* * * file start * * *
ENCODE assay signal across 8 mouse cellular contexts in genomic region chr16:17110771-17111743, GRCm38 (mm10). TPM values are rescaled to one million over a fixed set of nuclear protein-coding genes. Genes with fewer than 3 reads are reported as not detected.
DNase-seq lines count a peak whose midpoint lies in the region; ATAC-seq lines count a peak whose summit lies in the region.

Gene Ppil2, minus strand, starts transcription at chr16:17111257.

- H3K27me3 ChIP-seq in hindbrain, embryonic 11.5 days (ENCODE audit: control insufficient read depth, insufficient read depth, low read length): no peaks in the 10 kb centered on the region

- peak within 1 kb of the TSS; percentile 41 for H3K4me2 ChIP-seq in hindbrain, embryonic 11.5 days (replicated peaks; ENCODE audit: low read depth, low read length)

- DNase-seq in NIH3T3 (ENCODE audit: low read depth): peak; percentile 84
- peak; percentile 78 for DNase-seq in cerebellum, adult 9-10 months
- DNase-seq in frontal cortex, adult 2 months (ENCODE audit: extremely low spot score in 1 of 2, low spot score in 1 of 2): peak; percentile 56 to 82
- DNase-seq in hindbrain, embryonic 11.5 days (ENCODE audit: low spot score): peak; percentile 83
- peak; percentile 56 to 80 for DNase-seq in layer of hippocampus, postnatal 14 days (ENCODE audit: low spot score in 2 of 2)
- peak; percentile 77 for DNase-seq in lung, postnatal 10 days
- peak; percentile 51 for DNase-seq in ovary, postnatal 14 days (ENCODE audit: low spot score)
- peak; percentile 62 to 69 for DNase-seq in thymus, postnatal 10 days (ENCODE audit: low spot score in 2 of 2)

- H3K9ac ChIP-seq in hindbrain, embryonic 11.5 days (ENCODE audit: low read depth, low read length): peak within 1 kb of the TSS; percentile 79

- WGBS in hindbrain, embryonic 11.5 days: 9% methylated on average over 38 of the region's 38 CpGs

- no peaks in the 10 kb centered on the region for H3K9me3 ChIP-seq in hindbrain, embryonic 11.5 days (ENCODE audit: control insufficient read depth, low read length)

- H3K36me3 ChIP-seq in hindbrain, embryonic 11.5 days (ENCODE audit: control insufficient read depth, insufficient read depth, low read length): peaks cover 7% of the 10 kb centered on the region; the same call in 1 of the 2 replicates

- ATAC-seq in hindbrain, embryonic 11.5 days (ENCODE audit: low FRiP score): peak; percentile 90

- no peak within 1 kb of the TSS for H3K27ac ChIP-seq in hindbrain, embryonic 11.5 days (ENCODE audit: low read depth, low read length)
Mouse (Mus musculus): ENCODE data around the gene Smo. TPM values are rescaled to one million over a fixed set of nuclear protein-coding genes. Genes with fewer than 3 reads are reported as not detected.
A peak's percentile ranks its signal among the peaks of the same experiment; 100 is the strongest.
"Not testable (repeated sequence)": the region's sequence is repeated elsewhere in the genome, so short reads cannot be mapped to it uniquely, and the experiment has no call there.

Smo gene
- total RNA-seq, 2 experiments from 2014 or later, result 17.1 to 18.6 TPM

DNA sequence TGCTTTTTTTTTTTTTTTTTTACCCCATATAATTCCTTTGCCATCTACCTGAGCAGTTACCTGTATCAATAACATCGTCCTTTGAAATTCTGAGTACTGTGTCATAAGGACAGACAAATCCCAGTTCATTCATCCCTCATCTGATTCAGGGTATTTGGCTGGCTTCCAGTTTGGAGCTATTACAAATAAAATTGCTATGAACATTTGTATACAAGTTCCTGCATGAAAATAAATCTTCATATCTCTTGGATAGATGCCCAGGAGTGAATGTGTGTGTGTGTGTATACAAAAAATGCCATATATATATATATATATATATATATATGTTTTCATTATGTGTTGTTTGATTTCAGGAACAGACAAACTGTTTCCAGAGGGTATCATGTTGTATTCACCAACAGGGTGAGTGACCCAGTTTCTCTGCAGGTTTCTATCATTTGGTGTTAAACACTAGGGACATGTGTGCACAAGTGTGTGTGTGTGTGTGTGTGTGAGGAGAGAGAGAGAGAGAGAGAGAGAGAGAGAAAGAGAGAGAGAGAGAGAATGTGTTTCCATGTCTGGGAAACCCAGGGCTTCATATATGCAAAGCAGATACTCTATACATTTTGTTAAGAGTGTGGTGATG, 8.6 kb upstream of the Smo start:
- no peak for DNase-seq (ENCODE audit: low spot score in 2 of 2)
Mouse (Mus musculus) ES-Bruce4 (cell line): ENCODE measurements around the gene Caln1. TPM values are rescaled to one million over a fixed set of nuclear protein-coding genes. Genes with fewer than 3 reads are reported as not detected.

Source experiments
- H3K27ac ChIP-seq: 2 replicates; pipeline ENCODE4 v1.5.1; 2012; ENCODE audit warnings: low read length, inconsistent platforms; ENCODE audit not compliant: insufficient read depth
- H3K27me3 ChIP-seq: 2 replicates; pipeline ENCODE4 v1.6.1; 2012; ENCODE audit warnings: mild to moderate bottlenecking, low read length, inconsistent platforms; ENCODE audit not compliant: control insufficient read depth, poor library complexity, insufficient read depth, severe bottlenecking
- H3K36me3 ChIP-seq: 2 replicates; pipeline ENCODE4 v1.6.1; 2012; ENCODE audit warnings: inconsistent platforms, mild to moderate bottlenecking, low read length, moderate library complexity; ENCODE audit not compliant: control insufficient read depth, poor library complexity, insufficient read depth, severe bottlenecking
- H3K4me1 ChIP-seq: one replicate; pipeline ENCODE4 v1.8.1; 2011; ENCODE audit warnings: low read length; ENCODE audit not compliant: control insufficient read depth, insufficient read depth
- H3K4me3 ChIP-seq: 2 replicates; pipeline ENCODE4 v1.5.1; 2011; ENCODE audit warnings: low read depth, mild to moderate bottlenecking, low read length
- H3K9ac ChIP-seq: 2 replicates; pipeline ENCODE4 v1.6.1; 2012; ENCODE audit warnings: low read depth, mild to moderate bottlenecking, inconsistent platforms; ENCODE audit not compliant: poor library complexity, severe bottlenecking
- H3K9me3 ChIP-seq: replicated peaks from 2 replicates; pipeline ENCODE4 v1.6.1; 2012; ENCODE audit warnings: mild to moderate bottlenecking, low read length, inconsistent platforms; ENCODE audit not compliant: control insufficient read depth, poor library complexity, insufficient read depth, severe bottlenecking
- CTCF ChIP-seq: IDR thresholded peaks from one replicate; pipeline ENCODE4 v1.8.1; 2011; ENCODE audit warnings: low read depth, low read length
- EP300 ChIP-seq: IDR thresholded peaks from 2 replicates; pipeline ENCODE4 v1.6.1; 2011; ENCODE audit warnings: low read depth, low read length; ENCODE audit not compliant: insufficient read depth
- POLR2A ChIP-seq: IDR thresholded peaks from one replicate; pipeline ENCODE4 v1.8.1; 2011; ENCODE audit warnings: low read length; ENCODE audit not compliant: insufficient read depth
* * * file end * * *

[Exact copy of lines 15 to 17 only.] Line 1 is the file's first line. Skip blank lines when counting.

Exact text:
- WGBS in hindbrain, embryonic 11.5 days: 9% methylated on average over 38 of the region's 38 CpGs

- no peaks in the 10 kb centered on the region for H3K9me3 ChIP-seq in hindbrain, embryonic 11.5 days (ENCODE audit: control insufficient read depth, low read length)

- H3K36me3 ChIP-seq in hindbrain, embryonic 11.5 days (ENCODE audit: control insufficient read depth, insufficient read depth, low read length): peaks cover 7% of the 10 kb centered on the region; the same call in 1 of the 2 replicates